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A stock horse is a specific type of equine mammal that is considered especially suited to working with livestock — cattle in particular. They tend to be characterized by their agility, quickness and intelligence. Most stock horses have a muscular build with powerful hindquarters.
The quintessential example of a stock horse might be the type of horse ridden by the cowboys of the western United States. Other places with large open spaces and a history of cattle husbandry, such as portions of South America and Australia, have also made extensive use of these horses. Like most working animals, a stock horse comes from a long line of ancestors that have been domesticated by humans to perform certain tasks. Arabians, quarter horses, quarabs, mustangs, appaloosa and morabs are common examples of stock horses, although any horse that is used for working with livestock, or any horse that is trained to participate in competitions requiring interaction with livestock, would qualify as a stock horse.
Along with their powerful physical appearance, stock horse breeds are also judged by their cow sense. "Cow sense" is a term used by people who work with stock horses to refer to the horse’s innate ability to interact with and control livestock, especially cattle. Horses with this ability tend to be laid back but observant, and they have an instinctual knack for making cows move in the desired direction. These traits might be the result of selective breeding over many successive generations, but a good stock horse will also be trained to complement its inherited traits. There are various organizations around the world that hold many shows and competitions in which stock horses can be judged.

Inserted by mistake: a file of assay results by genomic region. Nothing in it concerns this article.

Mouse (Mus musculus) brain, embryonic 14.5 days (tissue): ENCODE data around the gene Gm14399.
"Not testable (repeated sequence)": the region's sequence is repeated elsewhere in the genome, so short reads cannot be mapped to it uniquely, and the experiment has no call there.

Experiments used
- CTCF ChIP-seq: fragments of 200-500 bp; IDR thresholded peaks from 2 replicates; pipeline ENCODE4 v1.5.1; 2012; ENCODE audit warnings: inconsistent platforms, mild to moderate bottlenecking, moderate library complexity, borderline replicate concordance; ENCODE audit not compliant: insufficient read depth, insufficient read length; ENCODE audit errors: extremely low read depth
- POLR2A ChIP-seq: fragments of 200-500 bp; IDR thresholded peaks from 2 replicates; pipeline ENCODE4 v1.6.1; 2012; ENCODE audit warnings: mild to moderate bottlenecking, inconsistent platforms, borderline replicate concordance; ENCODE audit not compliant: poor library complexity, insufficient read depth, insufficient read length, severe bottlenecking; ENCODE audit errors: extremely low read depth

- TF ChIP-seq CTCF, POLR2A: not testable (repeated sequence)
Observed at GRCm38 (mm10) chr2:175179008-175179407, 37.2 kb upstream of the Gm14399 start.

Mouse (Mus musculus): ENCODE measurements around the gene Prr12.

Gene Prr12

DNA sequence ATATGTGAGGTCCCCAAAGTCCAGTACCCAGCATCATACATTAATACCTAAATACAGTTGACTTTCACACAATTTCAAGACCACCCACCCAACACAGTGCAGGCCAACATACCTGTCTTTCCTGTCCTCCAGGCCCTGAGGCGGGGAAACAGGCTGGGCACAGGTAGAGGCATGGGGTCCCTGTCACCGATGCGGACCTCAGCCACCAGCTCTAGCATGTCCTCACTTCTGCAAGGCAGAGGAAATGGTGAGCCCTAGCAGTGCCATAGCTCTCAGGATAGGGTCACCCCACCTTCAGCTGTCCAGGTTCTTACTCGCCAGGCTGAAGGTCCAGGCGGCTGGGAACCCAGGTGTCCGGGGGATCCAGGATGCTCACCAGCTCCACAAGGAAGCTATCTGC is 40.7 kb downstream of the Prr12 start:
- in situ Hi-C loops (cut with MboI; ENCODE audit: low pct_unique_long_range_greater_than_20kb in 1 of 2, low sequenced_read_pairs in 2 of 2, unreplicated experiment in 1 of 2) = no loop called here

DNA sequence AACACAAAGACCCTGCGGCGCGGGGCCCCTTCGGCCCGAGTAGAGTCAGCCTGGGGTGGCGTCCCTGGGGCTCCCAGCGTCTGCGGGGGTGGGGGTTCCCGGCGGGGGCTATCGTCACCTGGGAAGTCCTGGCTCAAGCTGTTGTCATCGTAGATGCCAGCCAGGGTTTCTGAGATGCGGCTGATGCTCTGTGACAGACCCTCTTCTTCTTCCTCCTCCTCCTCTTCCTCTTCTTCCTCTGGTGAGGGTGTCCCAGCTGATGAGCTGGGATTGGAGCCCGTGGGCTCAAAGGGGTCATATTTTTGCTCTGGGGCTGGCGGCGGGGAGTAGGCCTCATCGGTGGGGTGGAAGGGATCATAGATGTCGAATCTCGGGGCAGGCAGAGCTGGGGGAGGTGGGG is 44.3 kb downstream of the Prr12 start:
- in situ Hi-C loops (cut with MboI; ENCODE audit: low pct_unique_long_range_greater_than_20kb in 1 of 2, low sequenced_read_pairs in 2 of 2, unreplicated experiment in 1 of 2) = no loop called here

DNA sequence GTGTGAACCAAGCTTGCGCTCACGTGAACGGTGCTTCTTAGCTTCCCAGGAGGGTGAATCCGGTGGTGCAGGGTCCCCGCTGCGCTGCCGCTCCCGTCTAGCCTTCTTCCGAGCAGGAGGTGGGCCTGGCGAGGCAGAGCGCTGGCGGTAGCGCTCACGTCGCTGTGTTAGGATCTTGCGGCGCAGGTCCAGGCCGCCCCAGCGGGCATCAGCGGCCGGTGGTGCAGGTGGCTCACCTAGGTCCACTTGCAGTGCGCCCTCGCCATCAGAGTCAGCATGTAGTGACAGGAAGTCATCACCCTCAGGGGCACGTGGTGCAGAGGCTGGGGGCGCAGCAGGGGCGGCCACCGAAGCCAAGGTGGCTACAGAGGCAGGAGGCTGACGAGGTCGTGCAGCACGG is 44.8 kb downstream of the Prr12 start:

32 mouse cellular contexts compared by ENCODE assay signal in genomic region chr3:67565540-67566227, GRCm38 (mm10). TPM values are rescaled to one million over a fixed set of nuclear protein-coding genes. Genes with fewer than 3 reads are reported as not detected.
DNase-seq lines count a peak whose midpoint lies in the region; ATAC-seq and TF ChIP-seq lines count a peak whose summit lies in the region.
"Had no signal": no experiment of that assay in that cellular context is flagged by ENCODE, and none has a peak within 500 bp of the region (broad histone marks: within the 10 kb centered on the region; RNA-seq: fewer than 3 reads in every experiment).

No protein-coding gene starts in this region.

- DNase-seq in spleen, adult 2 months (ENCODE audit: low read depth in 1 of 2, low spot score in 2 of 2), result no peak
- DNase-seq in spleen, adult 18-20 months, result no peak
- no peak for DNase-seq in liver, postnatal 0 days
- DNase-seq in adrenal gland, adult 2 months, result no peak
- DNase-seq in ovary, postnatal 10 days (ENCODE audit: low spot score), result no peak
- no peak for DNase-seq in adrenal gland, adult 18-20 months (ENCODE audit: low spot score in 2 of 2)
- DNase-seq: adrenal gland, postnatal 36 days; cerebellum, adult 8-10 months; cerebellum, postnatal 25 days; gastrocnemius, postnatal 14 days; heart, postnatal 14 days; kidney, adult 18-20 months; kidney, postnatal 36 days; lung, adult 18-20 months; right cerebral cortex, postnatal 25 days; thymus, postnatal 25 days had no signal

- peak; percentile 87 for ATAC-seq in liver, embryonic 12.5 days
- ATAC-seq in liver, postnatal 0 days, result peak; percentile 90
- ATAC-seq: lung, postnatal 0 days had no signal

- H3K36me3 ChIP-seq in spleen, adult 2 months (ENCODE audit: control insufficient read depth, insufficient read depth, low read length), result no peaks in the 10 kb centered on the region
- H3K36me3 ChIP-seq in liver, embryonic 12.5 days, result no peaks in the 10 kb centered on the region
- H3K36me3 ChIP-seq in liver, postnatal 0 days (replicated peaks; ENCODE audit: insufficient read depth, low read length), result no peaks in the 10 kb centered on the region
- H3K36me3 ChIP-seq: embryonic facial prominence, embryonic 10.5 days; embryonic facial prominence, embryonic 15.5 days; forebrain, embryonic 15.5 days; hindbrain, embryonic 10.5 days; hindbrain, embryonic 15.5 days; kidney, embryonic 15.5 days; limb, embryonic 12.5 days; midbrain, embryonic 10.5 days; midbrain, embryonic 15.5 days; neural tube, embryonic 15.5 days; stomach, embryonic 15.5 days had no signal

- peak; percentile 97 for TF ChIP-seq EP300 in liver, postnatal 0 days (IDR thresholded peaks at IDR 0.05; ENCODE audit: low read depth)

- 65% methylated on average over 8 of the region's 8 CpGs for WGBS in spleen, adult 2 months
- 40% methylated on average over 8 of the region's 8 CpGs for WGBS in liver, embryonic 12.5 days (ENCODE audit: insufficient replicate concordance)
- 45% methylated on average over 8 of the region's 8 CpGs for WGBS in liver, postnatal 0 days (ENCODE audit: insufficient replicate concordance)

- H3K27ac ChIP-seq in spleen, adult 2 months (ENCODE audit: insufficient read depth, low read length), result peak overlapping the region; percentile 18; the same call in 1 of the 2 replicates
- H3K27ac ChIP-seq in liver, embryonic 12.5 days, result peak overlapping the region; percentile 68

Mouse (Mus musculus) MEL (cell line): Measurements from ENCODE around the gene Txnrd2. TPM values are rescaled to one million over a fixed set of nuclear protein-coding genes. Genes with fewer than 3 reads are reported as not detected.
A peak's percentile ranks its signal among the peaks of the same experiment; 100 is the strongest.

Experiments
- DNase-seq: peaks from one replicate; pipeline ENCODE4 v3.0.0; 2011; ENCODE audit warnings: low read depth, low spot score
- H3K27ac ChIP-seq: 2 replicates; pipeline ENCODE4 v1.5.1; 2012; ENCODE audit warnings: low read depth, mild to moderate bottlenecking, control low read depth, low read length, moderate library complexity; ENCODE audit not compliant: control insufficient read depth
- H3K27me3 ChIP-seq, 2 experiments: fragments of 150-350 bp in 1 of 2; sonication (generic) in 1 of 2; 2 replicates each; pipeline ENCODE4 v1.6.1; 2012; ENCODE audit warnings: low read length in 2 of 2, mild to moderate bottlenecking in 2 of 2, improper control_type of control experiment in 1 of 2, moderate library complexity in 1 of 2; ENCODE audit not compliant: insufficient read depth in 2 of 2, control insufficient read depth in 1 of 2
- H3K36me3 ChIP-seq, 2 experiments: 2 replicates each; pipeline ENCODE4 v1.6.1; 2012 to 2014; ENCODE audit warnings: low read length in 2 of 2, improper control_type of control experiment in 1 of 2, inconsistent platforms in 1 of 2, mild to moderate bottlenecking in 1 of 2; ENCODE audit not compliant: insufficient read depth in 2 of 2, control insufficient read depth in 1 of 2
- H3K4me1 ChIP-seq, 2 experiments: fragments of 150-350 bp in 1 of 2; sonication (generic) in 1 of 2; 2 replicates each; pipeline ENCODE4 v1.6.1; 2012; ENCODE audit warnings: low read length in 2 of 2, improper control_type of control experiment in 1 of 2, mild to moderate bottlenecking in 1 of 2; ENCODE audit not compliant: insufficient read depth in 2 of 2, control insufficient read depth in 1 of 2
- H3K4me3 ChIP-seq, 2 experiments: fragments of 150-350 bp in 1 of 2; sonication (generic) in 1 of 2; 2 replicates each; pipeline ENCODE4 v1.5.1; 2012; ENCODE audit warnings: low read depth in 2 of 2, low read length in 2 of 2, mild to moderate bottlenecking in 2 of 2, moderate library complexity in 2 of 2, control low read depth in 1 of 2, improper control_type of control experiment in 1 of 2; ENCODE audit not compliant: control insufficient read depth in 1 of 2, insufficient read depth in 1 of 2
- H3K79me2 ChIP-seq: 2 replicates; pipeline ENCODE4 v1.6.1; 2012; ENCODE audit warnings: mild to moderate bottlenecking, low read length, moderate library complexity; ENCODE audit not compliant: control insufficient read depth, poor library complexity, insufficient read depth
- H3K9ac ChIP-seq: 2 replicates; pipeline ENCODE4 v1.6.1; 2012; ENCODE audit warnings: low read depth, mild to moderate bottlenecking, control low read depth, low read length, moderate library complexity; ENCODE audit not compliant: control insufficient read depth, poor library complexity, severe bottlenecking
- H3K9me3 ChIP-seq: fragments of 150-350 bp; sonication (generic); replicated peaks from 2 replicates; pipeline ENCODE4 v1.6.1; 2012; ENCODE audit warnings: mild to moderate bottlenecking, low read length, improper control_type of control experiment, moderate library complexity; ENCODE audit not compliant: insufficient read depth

For competition purposes, it typically takes between 18 months and two years of training for a stock horse to be ready for a competition. Some categories of competition include campdrafting, cutting, reining and team penning. These categories are generally based upon the movements required of a working ranch horse. For example, "cutting" is a term that is derived from the practice of separating a herd of cattle into different groups for different purposes, such as one group to be branded and another to be shipped to market. The cutting horse would enter the larger herd and separate an individual animal from the group so that it could be herded to the group to which it belonged, and in a cutting competition, a stock horse is judged on how well it makes the types of movements that would be required if it was completing such a task on a ranch.
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